National Oil eyes Sh5bn from investor in fuel stations deal

A National Oil branded petrol station. FILE PHOTO | NMG

The National Oil Corporation (NOC) is eyeing at least Sh5 billion from the State-backed turn-around deal that will see it secure an investor to run its more than 100 petrol stations.

Chief executive Leparan Morintat told the Business Daily that Sh3 billion will be working capital and the rest will be used to revamp and rebrand the firm’s fuel stations.

The deal follows Cabinet approval last month to revamp the downstream business of the State-owned firm in a bid to end its overreliance on the Treasury.

The parastatal is expected to float an international tender by the close of business on Friday with the deal expected to be closed by the end of next month.

“We will do an international tender, which should be out by tomorrow (Thursday) or Friday. Under the deal, we are looking at an established firm that will be able to pump in at least Sh5 billion into our operations,” said Mr Morintat.

The oil marketer is expected to streamline its operations and shore up capacity in the deal whose initial period is set to be eight years, open to renewal based on the performance.

Mr Morintat said the State would offer some level of underwriting to give the partner comfort in the deal.

Sources familiar with the matter said the State is inclined towards a multinational that has financial muscle and a proven track record in the oil retailing business.

Kenya’s fuel retail market is dominated by multinationals with Vivo Energy (seller of Shell-branded products) the biggest player with a share of 23 percent.

TotalEnergies Marketing Kenya Plc and Rubis Energy Kenya Plc are second and third, respectively, with market shares of 17 percent and 10.02 percent as of the end of last year. The NOC has in the past tried similar ventures with marketers including Dalbit Petroleum.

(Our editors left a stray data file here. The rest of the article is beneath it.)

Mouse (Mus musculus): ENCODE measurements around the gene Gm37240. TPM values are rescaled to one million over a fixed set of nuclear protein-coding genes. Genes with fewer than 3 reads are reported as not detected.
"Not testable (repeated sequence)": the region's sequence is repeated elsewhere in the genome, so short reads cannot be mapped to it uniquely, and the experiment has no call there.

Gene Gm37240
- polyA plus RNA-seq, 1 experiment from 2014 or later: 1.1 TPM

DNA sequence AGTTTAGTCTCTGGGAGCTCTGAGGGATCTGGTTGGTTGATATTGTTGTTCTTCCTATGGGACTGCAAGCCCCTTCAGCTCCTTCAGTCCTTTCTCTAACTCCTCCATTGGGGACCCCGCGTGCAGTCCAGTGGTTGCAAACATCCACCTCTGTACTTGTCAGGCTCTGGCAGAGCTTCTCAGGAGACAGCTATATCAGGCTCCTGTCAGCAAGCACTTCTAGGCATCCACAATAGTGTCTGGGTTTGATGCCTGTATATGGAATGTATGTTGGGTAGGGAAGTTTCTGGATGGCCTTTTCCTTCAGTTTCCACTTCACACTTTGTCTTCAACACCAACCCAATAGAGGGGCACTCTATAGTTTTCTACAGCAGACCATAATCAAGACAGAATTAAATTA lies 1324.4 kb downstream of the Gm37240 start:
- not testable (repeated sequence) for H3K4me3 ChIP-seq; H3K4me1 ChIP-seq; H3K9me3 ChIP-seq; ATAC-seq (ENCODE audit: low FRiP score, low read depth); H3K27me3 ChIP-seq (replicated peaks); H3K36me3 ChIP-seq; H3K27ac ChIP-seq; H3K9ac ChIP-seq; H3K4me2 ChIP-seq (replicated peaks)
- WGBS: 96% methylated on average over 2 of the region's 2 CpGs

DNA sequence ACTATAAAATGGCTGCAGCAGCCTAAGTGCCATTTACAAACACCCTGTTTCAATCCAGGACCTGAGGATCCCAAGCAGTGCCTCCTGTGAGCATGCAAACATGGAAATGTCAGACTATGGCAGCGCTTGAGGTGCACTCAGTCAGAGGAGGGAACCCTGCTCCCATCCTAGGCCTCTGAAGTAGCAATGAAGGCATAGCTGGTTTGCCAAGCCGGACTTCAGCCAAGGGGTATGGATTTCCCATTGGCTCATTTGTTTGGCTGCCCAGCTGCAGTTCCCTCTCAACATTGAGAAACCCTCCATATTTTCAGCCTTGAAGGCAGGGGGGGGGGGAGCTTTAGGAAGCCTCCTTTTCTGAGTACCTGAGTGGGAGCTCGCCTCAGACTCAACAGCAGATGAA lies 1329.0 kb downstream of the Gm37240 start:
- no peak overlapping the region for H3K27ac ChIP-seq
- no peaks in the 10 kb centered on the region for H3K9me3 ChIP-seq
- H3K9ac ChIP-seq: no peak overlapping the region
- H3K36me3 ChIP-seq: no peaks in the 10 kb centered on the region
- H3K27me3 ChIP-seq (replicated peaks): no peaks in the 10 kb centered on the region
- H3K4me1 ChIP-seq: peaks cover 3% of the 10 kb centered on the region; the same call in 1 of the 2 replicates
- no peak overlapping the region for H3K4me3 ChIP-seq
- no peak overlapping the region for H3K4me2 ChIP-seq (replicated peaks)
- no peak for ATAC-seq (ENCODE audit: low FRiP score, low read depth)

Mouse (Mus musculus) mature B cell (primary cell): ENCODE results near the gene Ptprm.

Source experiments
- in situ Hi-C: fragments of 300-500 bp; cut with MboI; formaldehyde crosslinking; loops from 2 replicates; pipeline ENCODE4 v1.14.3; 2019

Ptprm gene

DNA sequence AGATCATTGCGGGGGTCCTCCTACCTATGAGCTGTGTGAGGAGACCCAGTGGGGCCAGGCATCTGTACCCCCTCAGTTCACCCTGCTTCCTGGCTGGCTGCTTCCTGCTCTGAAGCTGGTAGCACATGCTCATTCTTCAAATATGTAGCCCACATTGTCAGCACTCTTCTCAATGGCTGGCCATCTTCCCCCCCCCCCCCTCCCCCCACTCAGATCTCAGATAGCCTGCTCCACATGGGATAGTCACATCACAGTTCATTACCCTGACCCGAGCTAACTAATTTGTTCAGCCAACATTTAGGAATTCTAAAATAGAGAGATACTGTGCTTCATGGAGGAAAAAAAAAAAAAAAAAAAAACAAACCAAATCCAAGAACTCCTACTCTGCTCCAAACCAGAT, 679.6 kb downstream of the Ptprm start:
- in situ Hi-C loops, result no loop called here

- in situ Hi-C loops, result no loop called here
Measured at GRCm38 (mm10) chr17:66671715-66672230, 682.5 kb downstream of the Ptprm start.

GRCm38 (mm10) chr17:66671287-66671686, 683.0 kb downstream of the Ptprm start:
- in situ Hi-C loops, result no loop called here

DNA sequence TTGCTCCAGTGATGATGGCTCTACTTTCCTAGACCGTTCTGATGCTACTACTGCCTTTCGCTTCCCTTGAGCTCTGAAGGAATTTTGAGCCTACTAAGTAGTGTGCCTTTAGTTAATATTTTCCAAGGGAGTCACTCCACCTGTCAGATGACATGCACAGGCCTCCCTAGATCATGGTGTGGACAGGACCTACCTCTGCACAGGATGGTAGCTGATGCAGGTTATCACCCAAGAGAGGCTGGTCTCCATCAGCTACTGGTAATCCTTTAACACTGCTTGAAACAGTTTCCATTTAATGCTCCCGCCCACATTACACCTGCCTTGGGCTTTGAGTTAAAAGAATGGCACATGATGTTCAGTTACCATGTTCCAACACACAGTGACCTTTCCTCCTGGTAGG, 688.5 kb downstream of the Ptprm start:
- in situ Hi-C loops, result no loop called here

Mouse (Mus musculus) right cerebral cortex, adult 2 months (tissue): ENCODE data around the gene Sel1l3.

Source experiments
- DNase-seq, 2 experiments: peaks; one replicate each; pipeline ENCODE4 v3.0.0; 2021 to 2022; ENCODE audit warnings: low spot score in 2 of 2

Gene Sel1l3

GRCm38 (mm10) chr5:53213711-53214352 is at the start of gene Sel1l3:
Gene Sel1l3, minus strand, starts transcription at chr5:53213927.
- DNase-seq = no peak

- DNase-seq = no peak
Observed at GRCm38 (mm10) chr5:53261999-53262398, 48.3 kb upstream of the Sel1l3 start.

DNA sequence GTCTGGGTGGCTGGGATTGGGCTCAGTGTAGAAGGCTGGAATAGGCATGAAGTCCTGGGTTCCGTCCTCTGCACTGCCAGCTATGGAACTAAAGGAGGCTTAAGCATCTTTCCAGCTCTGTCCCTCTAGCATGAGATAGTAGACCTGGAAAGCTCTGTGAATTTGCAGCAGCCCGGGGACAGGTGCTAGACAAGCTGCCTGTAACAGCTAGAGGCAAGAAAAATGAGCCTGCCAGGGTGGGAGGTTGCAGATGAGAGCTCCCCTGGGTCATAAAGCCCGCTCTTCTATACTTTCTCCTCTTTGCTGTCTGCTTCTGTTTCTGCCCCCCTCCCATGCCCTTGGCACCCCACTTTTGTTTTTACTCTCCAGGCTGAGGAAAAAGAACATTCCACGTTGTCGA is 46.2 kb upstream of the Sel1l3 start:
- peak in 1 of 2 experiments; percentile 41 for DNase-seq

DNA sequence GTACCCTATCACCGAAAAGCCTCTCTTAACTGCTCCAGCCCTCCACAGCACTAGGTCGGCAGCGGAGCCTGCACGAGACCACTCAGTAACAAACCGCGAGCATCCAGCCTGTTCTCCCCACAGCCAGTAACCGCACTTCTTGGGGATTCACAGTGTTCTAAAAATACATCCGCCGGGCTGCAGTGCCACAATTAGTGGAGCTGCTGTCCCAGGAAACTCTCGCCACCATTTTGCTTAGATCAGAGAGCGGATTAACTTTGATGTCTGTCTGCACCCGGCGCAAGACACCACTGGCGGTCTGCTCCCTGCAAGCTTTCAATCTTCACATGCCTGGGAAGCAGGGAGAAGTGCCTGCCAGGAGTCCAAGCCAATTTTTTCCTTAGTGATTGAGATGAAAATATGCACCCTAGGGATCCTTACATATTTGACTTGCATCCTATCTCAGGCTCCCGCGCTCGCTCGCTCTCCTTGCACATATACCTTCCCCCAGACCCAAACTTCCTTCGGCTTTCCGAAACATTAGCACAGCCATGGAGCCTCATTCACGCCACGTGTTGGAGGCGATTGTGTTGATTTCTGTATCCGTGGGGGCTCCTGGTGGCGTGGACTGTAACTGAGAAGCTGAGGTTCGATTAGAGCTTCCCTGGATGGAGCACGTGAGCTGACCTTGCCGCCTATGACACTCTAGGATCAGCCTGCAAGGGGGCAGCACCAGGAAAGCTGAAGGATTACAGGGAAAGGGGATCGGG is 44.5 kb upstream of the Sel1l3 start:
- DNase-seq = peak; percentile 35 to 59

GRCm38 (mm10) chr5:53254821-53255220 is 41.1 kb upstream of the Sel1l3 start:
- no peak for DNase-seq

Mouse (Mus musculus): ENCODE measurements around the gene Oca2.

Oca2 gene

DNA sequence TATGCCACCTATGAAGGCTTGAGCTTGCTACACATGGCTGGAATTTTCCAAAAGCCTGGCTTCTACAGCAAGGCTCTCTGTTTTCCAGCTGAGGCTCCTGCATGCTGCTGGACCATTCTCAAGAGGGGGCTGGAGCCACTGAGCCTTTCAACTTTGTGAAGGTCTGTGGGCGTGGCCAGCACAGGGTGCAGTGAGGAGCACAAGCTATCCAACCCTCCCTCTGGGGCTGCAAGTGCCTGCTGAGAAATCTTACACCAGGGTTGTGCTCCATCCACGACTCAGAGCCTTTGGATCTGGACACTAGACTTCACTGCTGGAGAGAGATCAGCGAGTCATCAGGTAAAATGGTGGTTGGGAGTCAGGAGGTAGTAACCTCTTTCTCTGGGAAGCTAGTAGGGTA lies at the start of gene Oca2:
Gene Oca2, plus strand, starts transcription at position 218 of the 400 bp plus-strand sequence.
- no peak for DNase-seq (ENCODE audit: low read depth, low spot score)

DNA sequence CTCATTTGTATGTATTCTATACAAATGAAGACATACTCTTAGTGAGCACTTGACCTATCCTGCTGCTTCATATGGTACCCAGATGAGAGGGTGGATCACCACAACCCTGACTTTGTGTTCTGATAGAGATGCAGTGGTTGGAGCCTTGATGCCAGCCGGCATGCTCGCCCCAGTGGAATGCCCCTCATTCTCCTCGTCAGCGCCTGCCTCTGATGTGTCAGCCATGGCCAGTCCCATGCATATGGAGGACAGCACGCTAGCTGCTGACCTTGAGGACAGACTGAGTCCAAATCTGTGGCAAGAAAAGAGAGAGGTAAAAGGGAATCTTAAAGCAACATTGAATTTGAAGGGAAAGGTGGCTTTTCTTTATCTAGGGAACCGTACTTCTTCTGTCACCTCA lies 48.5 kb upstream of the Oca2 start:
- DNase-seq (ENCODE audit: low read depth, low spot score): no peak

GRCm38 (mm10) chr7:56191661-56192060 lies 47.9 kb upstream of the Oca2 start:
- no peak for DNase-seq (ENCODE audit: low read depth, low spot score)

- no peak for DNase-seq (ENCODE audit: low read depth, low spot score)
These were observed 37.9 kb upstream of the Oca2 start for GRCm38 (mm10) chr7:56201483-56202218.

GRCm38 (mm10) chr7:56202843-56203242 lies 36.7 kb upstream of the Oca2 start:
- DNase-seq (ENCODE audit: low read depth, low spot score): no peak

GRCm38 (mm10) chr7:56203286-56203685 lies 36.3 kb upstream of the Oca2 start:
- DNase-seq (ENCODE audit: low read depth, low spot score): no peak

At its prime, NOC had a retail footprint of 110 service stations that included 13 stations acquired from BP in 2009 and 33 stations from Smoken in 2010.

But years of perennial struggles and losses hit Nock’s competitiveness, cutting its market share to a paltry 2.2 percent as at December last year.

Nock started operations in 1984 and was initially limited to exploration activities before going downstream four years later when it started participating in the importation and sale of petroleum products.

The Cabinet sanctioned the new deal in response to the Treasury's request to cut taxpayer funding of Nock amid piling losses at the oil firm.

Nock is in a precarious financial situation, with current liabilities for the year ended June 2021 having exceeded current assets by Sh6.3 billion, making it technically insolvent.

Data from the Treasury covering the same period show that National Oil’s total liabilities stood at Sh12.32 billion against Sh12.11 billion in assets, leaving the company at a negative valuation.

KCB Group has attached to the company’s assets debts in excess of Sh4.8 billion.

The partnership deal is part of a bigger turn-around strategy where Cabinet approved the conversion of National Oil into a group holding company with three distinct subsidiaries; NOC Upstream Limited, NOC Trading Limited and NOC Downstream Limited.

NOC Upstream Limited will handle exploration and upstream production activities while NOC Trading Limited will operate in the midstream, specialising in holding strategic stocks of petroleum products for import.

NOC Downstream Limited will focus on marketing and distribution of petroleum products.

The new structure of Nock is seen as key to helping the firm regain its footing allowing it to play its role in ensuring the security of petroleum through the strategic stocks.

The law currently reserves 30 percent of Kenya’s petroleum imports for Nock, but the firm has been unable to tap this window due to its dire financial state.

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